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‘Vampire Kids’: Young Device Users Eating into Sleep, Health and Academic Achievement

With Halloween approaching, it’s a good time to highlight that ‘Vampire kids’ –children and teenagers who are letting their use of tech devices eat into their sleeping hours – are already with us.  Numerous studies document the detrimental consequences of night-time digital addition on general wellbeing including ability to focus, behaviour and outlook. What’s more, adolescent circadian rhythms are already biologically disposed to be more delayed than adult ones, and the extended use of devices augments the issue of sleep deprivation.

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Sleep deprivation as an epidemic

A growing generation of kids and teenagers are losing out on the sleep they need because of their addiction to the internet. Stanford Medicine News Center even refers to teen sleep deprivation as an epidemic. While teens feel they need to unwind with gadgets, many are not aware that they are creating sleep problems with repercussions on their health and ability to learn.  While children have always wanted to stay up late, digital life in the form of social media, video clips and games can be engaged with anytime, and easily concealed from parents via hand-held devices.  In the UK, an estimated three million children, aged 8-15 own an internet-enabled smartphone and one in three kids aged 5-15 own a tablet. Two-thirds of secondary school pupils take these gadgets to bed, according to the UK tech promotion charity Techknowledge for Schools.

The ‘cool’ space of nightly ‘me’ time for teens

Danah Boyd, author of the book “It’s Complicated: The Social Lives Of Networked Teens”, says young people would rather be chronically tired and hide internet use from their parents, than give up what they regard as ‘me time’ late at night. Staying up at night has become ‘cool’ with children egging each other on over social media. Indeed, the social media feeds on Twitter in the early hours feature scores of  selfies of bleary-eyed teens in bedrooms faintly illuminated by the blue light of their mobile devices, informing fellow night owls that they are still awake with hashtags such as ‘up all night’. New research confirms this. For instance, research among Welsh secondary schoolchildren by the Wales Institute of Social and Economic Research, Data & Methods published in September 2015, found that 20% “wake almost every night to use social media”.  Even if teens don’t stay up into the early hours, a 2015 report by the Pew Research Center, found that circa 64% of their US contemporaries use electronic music devices, 60% use laptops, over 50% report texting before sleep and 23% play video games in the hour before they go to sleep with these media fans least likely to report getting a good night’s sleep.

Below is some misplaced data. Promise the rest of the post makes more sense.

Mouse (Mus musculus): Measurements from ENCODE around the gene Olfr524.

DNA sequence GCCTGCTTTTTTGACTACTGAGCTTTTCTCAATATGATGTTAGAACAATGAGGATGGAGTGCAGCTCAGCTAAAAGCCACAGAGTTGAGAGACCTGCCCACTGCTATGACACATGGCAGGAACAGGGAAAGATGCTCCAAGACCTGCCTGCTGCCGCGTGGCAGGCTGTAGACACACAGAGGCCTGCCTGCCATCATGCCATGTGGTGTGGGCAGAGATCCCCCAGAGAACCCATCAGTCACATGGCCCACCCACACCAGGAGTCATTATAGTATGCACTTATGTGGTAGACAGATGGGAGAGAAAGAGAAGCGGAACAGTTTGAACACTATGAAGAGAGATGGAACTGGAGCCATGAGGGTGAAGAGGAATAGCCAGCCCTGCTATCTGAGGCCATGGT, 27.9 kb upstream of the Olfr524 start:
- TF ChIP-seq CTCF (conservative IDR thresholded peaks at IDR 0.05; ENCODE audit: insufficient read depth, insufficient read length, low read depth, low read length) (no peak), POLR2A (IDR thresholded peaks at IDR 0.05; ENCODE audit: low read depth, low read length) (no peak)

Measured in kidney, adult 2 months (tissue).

Vampire kids stressing parents

Parents often find themselves in a no-win situation as their offspring often require devices for study, but they then find it stressful to retrieve gadgets as the night approaches, despite the insistence of  psychologists that parental control over device use is essential to prevent bedtimes from being the prelude to hours of exchanging messages and videos with friends.  Parent bloggers lament how devices compete and win against their treasured moments with their kids such as storytelling.  Parent blogs are brimming with discussions on the fallout in terms of tiredness, lack of concentration, diminished academic performance and depression that late night device use brings.   The account of UK mother, Jennifer McFall, as told to newspaper, The Daily Mail, is not an unusual one. At two am, passing her son Charlie’s room, she spied a blue glow coming from her son’s tablet: “There was Charlie engrossed in a YouTube clip about the game Minecraft, even though he had to get up for school just five hours later”. While her son claimed to have just woken up to use his device, “the bags under Charlie’s eyes, his grey, almost vampire-like pallor and filthy mood at breakfast the next morning told a different story”.

Scientists pushing for delayed morning start times

Professor Paul Kelley of Oxford university’s Sleep and Circadian Neuroscience Institute is among science professionals already campaigning for later morning start times for pupils aged 16+ as studies at institutions such as Harvard Medical School, Oxford University and the University of Nevada show that that adolescent circadian rhythms, set by the body clock that manages the cycle of sleep and wakefulness, are delayed by two to three hours compared to older adults. This biological predisposition for delayed sleep is exacerbated by round the clock social media and abnormal light exposure from a range of devices which suppresses the production of melatonin, a chemical that aids sleep.

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